The 33-year-old solicitor joined the partnership of Messrs Brereton and Wotton, a direct continuation of Bridges' original practice. While it had been just 19 years since Bridges' departure, much had changed and the practice was now one of four firms of solicitors that were flourishing in Hong Kong.
In just two years, he had quickly become respected as one of Hong Kong's leading conveyancers, and in 1882, Mr Deacon was admitted as a partner, thus adding his own name to the firm's.
Hong Kong entered a period of strong growth over the next 20 years which saw it and the law firm expand significantly into the 20th century.
The firm moved in 1901 to new offices in Ice House Street, where it found itself separated by just a narrow alley from Messrs Johnson Stokes and Master. According to reports from the time, "Communication in case of need was frequently obtained by vociferous shouting from one window to another."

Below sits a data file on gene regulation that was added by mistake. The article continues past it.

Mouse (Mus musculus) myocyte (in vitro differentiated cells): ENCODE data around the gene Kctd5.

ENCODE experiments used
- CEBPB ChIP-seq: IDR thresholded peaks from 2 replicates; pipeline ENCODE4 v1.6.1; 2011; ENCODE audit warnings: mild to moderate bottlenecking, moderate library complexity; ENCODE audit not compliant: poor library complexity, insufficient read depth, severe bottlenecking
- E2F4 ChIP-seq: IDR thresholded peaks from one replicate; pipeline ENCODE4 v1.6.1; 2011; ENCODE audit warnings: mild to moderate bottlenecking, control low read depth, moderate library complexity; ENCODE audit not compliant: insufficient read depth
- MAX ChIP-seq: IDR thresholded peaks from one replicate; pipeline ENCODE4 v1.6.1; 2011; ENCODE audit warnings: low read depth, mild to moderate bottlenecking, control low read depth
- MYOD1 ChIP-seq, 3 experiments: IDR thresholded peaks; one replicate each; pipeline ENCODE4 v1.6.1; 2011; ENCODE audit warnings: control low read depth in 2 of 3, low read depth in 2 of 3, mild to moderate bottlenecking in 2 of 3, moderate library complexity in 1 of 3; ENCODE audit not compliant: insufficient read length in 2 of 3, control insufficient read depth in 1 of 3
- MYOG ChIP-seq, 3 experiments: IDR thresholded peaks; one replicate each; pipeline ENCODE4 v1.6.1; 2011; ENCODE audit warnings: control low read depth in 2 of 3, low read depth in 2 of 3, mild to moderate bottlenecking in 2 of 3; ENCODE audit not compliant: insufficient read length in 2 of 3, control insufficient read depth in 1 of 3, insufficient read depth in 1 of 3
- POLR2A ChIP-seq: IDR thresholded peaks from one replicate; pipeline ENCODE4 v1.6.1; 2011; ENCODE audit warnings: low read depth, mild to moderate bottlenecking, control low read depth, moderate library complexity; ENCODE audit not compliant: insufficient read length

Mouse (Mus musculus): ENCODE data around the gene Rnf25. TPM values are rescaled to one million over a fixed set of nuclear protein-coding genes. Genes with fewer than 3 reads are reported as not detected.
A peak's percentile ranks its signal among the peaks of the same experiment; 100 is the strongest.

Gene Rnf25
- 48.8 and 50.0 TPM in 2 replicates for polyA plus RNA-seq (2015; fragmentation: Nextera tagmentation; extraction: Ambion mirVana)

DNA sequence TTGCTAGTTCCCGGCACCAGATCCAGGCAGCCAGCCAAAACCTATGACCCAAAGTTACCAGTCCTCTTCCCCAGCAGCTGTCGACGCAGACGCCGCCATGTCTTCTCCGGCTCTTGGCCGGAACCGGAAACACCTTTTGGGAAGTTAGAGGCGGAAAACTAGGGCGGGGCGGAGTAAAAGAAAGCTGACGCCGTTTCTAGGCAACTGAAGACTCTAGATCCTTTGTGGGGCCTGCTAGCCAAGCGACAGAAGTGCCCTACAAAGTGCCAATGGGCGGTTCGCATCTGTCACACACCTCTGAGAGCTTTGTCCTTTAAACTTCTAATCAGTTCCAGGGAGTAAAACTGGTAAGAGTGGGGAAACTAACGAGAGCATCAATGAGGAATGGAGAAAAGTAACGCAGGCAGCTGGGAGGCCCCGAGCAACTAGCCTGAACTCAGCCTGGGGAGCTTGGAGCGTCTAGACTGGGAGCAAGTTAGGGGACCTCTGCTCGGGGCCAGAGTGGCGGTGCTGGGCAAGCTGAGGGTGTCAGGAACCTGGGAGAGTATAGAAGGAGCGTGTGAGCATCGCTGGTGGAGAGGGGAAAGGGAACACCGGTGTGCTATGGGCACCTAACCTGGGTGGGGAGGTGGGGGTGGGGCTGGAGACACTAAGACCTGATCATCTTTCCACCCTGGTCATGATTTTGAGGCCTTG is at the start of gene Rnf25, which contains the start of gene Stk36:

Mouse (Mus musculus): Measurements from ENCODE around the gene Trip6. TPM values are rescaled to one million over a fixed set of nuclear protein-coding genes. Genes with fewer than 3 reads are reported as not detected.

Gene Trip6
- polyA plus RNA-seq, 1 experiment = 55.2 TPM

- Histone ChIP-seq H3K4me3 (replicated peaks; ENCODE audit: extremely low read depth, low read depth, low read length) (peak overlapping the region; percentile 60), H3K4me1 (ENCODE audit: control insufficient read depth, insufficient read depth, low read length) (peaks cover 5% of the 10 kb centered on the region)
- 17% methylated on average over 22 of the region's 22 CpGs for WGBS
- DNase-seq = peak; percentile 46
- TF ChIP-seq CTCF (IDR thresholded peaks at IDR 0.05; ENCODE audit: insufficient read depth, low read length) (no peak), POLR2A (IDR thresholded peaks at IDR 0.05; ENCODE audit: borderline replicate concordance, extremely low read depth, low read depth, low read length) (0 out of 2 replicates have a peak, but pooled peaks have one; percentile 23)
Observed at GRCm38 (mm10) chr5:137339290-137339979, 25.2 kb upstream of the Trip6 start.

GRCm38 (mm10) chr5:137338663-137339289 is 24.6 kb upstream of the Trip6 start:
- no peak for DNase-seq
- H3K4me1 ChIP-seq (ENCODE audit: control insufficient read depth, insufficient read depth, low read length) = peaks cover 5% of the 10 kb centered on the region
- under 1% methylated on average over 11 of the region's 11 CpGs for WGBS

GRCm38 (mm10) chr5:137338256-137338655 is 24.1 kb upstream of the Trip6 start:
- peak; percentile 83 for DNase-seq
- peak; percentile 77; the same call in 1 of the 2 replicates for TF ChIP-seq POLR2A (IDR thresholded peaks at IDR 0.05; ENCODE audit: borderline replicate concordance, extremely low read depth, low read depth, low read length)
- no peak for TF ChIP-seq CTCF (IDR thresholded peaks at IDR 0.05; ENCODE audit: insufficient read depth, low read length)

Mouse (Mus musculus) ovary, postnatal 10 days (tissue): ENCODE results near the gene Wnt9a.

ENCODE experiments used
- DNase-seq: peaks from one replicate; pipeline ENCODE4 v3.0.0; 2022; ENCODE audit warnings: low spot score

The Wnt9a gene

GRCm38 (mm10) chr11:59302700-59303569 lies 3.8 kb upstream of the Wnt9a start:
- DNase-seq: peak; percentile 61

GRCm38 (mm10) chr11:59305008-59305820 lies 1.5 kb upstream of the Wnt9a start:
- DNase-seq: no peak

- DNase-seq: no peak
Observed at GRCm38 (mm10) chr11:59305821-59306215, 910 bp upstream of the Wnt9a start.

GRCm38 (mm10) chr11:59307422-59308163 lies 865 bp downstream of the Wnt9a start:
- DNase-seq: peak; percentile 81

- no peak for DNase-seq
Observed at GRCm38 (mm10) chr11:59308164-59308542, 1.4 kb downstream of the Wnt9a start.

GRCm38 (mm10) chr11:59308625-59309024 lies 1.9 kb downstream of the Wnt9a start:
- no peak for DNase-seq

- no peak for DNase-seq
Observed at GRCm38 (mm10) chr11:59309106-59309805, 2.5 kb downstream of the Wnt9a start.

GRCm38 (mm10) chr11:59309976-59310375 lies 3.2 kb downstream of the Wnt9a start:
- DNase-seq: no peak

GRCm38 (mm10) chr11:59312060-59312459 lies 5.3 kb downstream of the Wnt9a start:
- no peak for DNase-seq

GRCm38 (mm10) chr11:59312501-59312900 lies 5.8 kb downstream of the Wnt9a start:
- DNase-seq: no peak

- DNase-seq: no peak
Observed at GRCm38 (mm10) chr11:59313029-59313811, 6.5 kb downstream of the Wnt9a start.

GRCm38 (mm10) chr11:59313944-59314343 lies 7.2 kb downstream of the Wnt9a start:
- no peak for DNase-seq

That arrangement lasted only a few years. In 1904, the firm took residence in the recently completed Prince's Building, a luxury four-story edifice at 1 Des Voeux Road on the new Chater reclamation.
Just two years later, Mr Deacon bade farewell to Hong Kong to return to his native England. During his time in the then colony, he brought renewed focus to the legal practice which would continue to bear his name in perpetuity.
The outbreak of World War I had little impact on the territory, other than a temporary shortage of solicitors as men signed up for the war effort. The territory felt the full brunt of World War II with the surrender of Hong Kong to the Japanese in 1941 after a bloody siege.